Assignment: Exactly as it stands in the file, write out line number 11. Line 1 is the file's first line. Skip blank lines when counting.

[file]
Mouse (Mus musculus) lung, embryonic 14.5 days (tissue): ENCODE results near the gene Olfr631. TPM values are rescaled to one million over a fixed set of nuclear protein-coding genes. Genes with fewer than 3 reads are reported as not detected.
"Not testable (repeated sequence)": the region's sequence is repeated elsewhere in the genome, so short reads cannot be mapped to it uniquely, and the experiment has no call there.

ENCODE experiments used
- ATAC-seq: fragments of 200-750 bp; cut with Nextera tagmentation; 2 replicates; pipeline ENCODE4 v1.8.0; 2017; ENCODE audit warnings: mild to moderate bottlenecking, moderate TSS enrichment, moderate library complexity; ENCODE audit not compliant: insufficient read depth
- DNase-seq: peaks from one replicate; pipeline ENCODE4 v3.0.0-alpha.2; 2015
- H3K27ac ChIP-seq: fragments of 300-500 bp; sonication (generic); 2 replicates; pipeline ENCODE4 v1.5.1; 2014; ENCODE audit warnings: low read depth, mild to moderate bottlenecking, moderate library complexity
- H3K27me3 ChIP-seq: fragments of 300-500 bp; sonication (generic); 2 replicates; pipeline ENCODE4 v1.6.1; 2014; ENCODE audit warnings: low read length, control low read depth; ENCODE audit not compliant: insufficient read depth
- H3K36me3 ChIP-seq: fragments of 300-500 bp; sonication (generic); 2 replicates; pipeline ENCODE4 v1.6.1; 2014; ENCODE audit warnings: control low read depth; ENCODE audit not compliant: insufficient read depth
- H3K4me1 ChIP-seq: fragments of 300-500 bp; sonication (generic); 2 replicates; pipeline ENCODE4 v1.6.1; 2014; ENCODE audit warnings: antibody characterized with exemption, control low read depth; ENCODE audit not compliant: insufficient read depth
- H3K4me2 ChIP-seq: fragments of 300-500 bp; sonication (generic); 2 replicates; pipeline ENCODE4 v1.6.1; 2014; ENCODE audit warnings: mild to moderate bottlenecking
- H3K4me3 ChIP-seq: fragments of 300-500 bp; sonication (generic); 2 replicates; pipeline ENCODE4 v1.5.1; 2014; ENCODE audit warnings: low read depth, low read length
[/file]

- H3K4me3 ChIP-seq: fragments of 300-500 bp; sonication (generic); 2 replicates; pipeline ENCODE4 v1.5.1; 2014; ENCODE audit warnings: low read depth, low read length